None of this really addresses WHO they are, and what kind of activities they're working on.

    1. E&P: CEOs, COOs, VPs, Directors, Managers, Engineers & Team Leads Of     Production     Reservoir Engineering     Operations     Engineering     Resource Management     Unconventional Reserves     Geology & Geophysics     Strategy & Planning     Asset Development     Strategy     Technology     Completions     Technology     SAGD

      Industry conference for water treatment and re-use in oil sands development. Interestingly, site includes a list of suggested occupations to attend the conference.

  15. wayback.archive-it.org wayback.archive-it.org
    1. Our goal is to advance responsible oilsands development, which we define as: capping the impacts of oilsands development within the limits of what science shows the ecosystem can support; shrinking the environmental footprint of oilsands development for every barrel produced; and ensuring a meaningful portion of the benefits of oilsands development are used to support Canada's transition to a clean energy future.

      Goals of the organization, with regards to the oilsands. Interestingly, they are not anti-oil sands, but promoting responsible development.

    1. Commentary   Media Releases Feb. 25, 2014 OP-ED: More pieces to B.C.'s LNG puzzle than you think By Kevin Sauvé Feb. 25, 2014 OP-ED: Seeing the full picture on pipelines and the oilsands By Clare Demerse Feb. 24, 2014 BLOG: Calling all leaders in energy efficiency By Ed Whittingham Feb. 20, 2014 BLOG: Closing the downtown–suburban divide By Cherise Burda Feb. 20, 2014 BLOG: Piecing together B.C.’s LNG fiscal framework By Matt Horne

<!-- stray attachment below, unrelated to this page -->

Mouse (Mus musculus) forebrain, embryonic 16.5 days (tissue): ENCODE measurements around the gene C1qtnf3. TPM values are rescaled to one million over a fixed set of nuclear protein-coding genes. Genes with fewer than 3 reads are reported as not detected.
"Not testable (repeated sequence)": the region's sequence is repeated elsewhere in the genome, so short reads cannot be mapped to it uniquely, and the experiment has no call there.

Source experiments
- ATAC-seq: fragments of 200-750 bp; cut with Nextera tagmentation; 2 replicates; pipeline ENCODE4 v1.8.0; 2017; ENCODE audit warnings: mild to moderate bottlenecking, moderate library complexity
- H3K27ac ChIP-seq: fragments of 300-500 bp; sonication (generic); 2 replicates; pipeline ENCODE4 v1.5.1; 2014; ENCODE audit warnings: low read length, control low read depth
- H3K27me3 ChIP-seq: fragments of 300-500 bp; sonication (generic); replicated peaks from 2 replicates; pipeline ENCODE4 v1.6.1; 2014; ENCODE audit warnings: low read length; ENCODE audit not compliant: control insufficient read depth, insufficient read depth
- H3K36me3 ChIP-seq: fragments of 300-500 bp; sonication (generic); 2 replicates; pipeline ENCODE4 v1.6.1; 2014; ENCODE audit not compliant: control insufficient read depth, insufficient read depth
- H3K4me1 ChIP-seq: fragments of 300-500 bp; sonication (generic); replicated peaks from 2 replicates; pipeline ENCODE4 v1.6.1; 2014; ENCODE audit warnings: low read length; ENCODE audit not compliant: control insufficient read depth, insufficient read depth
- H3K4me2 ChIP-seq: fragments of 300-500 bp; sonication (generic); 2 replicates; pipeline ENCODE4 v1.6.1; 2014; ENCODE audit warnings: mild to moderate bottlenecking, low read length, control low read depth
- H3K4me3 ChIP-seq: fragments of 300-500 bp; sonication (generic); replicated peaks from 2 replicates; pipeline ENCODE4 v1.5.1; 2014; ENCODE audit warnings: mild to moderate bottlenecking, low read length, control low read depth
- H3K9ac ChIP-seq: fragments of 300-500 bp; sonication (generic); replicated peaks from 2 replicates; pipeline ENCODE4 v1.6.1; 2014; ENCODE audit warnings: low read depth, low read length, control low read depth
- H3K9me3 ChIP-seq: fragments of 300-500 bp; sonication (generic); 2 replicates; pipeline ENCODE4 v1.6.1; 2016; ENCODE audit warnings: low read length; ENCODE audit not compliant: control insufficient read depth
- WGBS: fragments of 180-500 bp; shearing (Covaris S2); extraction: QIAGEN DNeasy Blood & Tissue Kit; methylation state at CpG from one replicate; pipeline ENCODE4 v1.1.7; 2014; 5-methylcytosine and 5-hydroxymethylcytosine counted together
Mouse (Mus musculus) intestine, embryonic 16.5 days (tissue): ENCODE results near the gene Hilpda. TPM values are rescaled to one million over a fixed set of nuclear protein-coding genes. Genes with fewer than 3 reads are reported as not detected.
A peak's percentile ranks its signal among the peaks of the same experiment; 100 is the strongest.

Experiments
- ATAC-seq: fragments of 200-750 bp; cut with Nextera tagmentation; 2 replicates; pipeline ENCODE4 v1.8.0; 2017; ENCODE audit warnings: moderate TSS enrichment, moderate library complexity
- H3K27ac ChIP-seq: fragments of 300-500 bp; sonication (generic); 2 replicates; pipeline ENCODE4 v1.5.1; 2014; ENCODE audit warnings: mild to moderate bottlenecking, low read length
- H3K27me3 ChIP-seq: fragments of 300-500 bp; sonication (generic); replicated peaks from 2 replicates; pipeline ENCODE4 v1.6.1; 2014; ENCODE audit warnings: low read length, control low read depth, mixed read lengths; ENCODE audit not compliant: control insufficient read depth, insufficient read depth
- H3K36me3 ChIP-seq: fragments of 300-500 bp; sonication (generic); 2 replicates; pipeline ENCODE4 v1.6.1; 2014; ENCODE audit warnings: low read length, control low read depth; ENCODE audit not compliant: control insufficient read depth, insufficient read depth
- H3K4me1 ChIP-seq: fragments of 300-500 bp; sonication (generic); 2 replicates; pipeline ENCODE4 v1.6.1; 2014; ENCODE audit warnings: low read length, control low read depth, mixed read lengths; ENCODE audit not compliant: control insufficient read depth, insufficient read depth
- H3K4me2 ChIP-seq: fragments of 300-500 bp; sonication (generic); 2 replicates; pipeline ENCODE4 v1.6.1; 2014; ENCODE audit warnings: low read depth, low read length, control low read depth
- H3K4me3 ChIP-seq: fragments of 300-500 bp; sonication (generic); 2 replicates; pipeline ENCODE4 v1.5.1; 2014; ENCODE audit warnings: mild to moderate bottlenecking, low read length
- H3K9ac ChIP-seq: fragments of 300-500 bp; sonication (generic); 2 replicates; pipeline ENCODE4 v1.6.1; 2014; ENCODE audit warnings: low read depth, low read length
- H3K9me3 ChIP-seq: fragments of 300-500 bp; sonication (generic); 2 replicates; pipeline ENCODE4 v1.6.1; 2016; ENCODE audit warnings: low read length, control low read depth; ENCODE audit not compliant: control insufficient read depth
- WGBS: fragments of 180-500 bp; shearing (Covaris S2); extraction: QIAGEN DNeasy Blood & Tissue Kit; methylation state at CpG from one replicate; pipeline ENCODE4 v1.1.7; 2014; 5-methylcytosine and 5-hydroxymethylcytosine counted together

Pembina has a highly-visible section for blog posts on its main page. Contributors are mainly directors and other staff members.

    1. Looking for rig work? Rig Tech Service Rig Drive Member Login E-mail * Password * Request new password

      Representation for Canadian oil drilling contractors. Provides services for works in oil industries, as well as major oil companies.

    1. Industries usually measure economic impact by approximating a dollar value to represent their purchasing power.The oil and gas industry measures economic impact by counting active rigs. A drilling rig requires many oilfield support services to drill a well. And after the well is complete, other oilfield services go to work to bring the well into production and to maintain it.

      One of the primary activities of the Canadian Association of Oilwell Drilling Contractors seems to be in counting oil rigs, a a measure of economic impact.

    1. Keystone XL Pipeline

      This is an American organization with publications and opinion pieces on the Aberta Keystone XL Pipeline and other oil sands development.

    1. Skip to content Events 2014 C-Suites Awards Gala – Feb 5 Human Resources Best Practices for Energy Services Companies – March 18 C-Suite Awards The 2014 C-Suites Gala 2014 Award Winners 2013 Award Winners 2012 Award Winners 2011 Award Winners The 100 & Energy Service 50 Apply Event Articles Magazine Current Issue Columns Promoted Content Back Issues Media Releases Subscriber Address Change About Comment Policy Contact Us Where to get Alberta Oil Advertise Jobs Follow Alberta Oil On:

      Trade magazine on Alberta oil industry. Articles have named authors.

  16. wayback.archive-it.org wayback.archive-it.org